Wednesday, July 29, 2015

Newport Folk Fest: Saturday feat. The Traveler

It lay at our feet, dead. Decomposing. The Grinch of All Festival Curmudgeondry. Flies buzzed; vultures circled. We moved on.

Desert sands shifted beneath our boots. The sun beat an oppressive cadence on our shoulders. It was hot; it was hot. Through the dust, we could make out a distant oasis. It came closer, crept closer. There were drums, there were horns; there was a woman on stage, shouting; congas pounding. A crowd of some sort of worshipers. We stopped by to see the commotion (these photos (c) Ravings as well).

The Suffers' strangely armed guard and their lead conjurer

"Who are we," she demanded.
"The Suffers," the crowd replied.
She rewarded their fidelity with a siren-song: mixes of soul, Latin and jazz poured from forceful lips.

We pondered on their Sharon-Jones sentiments. Big band, big energy, lead siren to bring you in. But with the curmudgeon in us gone, we knew we had to keep moving, knew that we couldn't stay all day. Acts to photo. Alas.

One half of Luluc
Wanderlust inspired. Luluc was next, guy/gal acoustic duo. Quiet, solemn, they seemed a good choice to keep cool on a blistering hot day. But you know us, we're picky. Particular. We started the day off strong, and wanted an act to burn away the heat. Not some place to lie down and cool off.

Country-style Traveller took the back stage next. Their opener, "Get Me Out of the South," was just what we were looking for: a hot, pounding one in the sun. But then the cooled off, and our attention wandered, wandered to an artist whose album we absolutely, certainly should have covered...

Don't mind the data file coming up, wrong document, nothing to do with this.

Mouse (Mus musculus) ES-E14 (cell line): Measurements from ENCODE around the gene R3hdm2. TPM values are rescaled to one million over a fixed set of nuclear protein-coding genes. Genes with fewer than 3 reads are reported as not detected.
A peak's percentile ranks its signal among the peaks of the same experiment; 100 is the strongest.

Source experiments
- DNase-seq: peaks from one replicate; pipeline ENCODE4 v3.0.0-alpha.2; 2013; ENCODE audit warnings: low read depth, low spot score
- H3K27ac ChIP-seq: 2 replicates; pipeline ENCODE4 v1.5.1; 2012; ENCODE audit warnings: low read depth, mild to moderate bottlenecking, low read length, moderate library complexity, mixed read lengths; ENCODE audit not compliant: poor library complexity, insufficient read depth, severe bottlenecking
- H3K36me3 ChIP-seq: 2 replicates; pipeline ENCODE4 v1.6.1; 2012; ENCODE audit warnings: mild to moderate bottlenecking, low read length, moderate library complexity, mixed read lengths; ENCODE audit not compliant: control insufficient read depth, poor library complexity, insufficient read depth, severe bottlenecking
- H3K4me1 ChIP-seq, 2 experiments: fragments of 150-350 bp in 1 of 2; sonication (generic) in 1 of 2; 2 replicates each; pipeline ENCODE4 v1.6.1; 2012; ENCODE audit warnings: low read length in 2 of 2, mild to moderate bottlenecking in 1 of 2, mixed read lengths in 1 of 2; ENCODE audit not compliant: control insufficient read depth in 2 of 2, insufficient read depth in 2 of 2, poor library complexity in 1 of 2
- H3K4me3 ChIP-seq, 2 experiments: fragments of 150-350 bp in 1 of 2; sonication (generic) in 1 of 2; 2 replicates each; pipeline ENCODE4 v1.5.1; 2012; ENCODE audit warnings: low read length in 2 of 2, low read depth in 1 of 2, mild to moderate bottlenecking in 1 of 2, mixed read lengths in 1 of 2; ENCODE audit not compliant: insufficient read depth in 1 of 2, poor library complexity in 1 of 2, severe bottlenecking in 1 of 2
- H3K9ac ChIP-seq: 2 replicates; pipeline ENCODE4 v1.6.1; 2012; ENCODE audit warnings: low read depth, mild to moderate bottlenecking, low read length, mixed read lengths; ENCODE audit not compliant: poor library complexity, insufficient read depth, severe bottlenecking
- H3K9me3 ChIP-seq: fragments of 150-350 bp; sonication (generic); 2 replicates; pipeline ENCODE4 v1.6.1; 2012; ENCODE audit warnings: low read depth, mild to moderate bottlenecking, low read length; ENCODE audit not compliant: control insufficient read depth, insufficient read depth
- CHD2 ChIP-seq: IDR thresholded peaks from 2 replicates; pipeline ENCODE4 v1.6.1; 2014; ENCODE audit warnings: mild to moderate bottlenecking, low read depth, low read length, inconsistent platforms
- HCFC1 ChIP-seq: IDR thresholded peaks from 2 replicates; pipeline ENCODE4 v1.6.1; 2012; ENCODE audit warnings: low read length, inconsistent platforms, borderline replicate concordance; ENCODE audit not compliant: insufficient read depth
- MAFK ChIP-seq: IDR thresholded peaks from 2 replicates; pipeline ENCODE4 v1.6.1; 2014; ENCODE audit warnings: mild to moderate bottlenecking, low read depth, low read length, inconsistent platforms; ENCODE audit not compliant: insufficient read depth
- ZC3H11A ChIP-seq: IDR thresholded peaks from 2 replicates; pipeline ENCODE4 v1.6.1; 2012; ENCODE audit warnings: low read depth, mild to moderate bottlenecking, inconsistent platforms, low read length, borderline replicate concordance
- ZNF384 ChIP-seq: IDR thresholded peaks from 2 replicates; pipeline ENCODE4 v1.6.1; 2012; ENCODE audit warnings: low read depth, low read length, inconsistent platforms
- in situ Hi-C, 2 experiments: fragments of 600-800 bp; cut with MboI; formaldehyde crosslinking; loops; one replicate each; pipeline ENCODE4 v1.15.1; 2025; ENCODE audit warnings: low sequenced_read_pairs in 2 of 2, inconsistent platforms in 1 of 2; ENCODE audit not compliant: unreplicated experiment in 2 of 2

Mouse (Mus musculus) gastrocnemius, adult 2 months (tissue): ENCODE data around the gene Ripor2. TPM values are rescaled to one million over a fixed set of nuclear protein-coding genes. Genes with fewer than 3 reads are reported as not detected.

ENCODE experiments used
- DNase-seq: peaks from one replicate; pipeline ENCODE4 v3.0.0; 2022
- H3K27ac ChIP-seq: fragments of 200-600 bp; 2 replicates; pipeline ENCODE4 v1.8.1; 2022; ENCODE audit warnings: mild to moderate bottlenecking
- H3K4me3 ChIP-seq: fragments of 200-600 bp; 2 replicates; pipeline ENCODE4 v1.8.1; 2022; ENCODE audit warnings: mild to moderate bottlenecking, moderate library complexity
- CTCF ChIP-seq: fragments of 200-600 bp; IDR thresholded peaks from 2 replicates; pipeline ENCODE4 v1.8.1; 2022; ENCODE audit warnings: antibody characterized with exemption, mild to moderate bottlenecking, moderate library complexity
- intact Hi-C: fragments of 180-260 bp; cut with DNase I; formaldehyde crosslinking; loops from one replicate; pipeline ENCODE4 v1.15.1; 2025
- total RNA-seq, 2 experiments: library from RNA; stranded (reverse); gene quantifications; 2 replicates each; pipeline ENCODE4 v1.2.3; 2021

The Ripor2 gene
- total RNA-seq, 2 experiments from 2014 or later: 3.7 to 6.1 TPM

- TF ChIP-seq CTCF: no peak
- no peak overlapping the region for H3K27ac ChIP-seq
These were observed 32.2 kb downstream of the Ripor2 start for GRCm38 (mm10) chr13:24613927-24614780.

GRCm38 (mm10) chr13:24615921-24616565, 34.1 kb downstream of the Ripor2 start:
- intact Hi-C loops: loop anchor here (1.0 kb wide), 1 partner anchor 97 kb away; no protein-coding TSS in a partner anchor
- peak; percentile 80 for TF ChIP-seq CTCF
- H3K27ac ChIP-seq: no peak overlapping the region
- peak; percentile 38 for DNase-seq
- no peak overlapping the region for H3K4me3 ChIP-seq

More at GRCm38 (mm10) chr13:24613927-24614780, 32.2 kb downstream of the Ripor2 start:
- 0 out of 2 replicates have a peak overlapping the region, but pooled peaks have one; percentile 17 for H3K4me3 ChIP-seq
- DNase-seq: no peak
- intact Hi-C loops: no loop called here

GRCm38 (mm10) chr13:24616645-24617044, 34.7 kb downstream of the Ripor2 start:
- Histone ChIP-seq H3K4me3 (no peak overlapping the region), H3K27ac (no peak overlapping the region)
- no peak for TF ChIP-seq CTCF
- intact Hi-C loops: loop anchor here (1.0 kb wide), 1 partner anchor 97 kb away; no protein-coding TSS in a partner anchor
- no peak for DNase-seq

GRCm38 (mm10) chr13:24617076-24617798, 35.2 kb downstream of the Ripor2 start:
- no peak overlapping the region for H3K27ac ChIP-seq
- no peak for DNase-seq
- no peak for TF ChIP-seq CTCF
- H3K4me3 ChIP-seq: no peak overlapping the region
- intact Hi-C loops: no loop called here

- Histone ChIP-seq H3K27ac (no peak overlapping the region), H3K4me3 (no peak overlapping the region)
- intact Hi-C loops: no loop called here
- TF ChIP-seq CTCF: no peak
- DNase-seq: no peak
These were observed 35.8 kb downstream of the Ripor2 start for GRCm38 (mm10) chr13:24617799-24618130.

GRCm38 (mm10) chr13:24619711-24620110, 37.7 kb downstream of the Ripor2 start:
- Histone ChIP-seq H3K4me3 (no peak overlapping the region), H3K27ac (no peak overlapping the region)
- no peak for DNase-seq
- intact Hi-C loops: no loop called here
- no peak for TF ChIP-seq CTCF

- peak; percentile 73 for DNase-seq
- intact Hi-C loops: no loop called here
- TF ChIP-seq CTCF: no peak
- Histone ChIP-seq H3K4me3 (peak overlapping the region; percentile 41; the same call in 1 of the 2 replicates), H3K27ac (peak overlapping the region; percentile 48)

And artist whose hippo we still have. Cosmic hippo, to clarify. (Though he came minus cosmic hippo, and with the wifey).

Bela Feck. Abigail Washburn. Banjo to banjo.
They were unconscionably late to the stage, causing all kinds of ulcers of anticipation for something we'd held off listening to since the release of their duet album late last year. A calm, sophisticated bluegrass duo (sophisticated, even with a bit of clog dancing), dense, the kind of stuff that tends not to play well in a big festival. But: Bela Fleck. And Mrs. Washburn, too. It was a fantastic change of scene. We were stunned that they decided to sign CDs and albums (and even our shirt!) by the merchandise tent. After the set, Abigail was sweet as peach cobbler; we think Mr. Fleck was a bit out of his element there. No banjo in the hand, perhaps.

The Mama Bear (and Tom Hudson) and Madisen Ward
We heard a bit about this mom and son duo from one of the other photographers. "His voice, his voice..." Seeing him live, Madisen Ward shakes a bit of vibrato the old country way: dance the jaw into the mic. Like a hungry barracuda. And yes, the voice, the voice. Folksy and soulful; we were all about vocals. We only caught a couple, a cover of Fleetwood Mac's "Dreams" being one of them, but even in two songs Madisen and The Mama Bear were one of our highlights of the day. That's saying a lot, considering...